I've been meaning to write more about my marriage.
Not because it's exceptional or wonderful or inspirational, but because it's been complicated and exhausting. It's required sacrifice and strength, and is filled with more deep-rooted love than I ever thought possible. It's been real, in a way that the fairytales never prepared me for — and yet it's taught me more about life than a boring Happily Ever After.
I'm writing this on the heels of Gemma's post, 7 Perks to Getting Married Young, which is surging with some well-deserved attention right now. Gemma has this uncanny way of writing things that I swear could've been formulated in my own brain, and that post is the perfect example. I so wholeheartedly agree with every word. If you're lucky enough (and diligent enough) to have a young marriage that works, it can be so beautiful.
But you can't know beauty without mucking through some ugly.
Being inspirational and encouraging doesn't mean we should ignore the challenges. Just as there are unique perks to getting married at a young age, there are unique obstacles. And that's not to say the challenges will define the rest of your life, or completely destroy your future. Sharing our challenges (in the same way we celebrate the benefits) shows that struggling is normal and, in some ways, important. We can emerge from the other side with a deeper understanding of ourselves and the human condition. No one lives an easy-breezy life and ends up an interesting person.
And no one experiences a long-lasting marriage without going through some extremely difficult times.
From my perspective, here are some of the biggest challenges to getting married at a young age (early 20s, give or take a few years). Feel free to add your own experiences in the comment section.
1. Growing together or growing apart?
We've said it time and time again: The 20-something years are an incredible time of growth and self-discovery. And not just from a lifestyle standpoint, but a biological one. Our brains are getting their finishing touches, our experiences are evolving, and our ideological identifications are often challenged.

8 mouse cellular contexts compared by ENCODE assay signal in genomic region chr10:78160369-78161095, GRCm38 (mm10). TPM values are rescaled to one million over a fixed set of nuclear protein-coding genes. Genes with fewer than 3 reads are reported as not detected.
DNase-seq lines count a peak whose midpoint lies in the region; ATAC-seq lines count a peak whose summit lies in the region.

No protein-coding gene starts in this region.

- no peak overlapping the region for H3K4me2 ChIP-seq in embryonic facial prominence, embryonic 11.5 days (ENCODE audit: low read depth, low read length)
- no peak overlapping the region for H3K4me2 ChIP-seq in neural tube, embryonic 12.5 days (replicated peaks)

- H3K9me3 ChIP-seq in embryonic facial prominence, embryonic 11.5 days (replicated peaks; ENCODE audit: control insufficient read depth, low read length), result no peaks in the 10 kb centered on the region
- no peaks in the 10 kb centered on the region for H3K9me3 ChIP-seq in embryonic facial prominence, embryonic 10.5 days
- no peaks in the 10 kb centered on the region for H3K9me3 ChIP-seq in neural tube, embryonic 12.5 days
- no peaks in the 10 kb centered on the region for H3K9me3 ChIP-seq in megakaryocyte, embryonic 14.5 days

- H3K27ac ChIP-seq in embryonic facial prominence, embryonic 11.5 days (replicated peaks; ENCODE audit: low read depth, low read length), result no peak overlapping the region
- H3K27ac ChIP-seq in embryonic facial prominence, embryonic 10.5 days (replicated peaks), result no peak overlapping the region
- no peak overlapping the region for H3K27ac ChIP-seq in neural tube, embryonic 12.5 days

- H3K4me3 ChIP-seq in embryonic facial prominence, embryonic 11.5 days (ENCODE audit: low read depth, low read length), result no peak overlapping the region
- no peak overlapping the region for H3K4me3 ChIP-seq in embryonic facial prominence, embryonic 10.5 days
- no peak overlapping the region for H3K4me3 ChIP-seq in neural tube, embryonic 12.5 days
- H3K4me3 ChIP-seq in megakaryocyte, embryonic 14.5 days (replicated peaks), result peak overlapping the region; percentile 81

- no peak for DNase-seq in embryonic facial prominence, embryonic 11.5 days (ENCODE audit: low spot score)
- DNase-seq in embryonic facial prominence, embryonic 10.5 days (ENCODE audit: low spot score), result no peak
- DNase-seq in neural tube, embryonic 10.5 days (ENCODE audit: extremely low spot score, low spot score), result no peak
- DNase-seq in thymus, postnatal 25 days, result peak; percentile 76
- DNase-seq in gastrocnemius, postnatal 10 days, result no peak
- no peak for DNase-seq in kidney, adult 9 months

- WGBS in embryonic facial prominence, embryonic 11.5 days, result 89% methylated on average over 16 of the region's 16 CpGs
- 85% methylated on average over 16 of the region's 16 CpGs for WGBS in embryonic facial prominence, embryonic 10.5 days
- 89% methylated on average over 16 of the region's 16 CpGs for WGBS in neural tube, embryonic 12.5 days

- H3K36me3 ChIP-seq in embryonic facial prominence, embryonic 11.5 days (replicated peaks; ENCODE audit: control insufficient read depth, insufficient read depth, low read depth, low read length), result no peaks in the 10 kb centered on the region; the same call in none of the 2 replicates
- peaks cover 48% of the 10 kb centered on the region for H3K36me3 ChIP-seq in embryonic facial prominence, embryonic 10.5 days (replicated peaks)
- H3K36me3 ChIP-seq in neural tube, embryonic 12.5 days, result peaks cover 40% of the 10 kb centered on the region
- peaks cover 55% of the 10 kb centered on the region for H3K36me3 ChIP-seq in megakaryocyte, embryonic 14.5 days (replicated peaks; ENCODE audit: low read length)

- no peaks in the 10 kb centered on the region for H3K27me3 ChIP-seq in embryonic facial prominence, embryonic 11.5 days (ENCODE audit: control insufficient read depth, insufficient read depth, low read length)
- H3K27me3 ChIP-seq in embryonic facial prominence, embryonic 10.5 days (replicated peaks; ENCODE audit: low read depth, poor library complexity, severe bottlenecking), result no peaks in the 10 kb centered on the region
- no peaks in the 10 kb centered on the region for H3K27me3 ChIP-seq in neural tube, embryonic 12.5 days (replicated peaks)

And if two people can grow in the same direction, there's nothing more fulfilling than growing up together. To see the before and after progress — to look back with admiration and pride — builds respect and "remember-when" memories.
The real challenge comes from getting married before you really understand how much you and your partner will change. Here's the thing: Our 20s aren't the only time we grow. You can change just as much from 30 to 40 as you do from 20 to 30. The challenge of growing together rather than apart will always be there, no matter what age you get hitched.
But when you're 21 or 22, fresh out of college, at the starting line of adulthood, it's impossible to fully grasp what that change can look and feel like. It's easier to say, "I understand how much I can change (and therefore my partner can change) in a decade's time, and I'm signing on for whatever changes might come" when you've already settled into adulthood.
And so sometimes young couples grow apart, developing into different people with different priorities and values. (Sometimes older couples will do the same.) I know that I'm a very different person at 27 than I was at 22, but I also know that it's possible to find yourself and define yourself within a marriage. You just have to make sure that you're your own person, and that your happiness and self-worth isn't wrapped up in an identity of "wife".
2. Less relationship experience
I have a hard time making absolute assertions because I don't see the world in such black and white distinctions. Just because you haven't had a bunch of boyfriends (or any boyfriend) doesn't mean you can't figure out how to have a healthy relationship.
At the same time, it's easier to spot an unhealthy relationship when you've lived through one (or a few).
I also tend to see some immature behavior through the teen and early-20-something years — like snooping through phones, getting insanely jealous, speaking unkindly, tearing someone down just to make yourself feel better, etc.
I can only speak for myself, and I'm grateful to have had a few serious relationships before settling down — some unhealthy, others just silly. But I was only 20 years old when I got serious with Justin, and it was immediately different. Not because I was super mature, but because he made me a better version of myself. (How corny, I know!) So I believe when a young couple claims that they've found something real.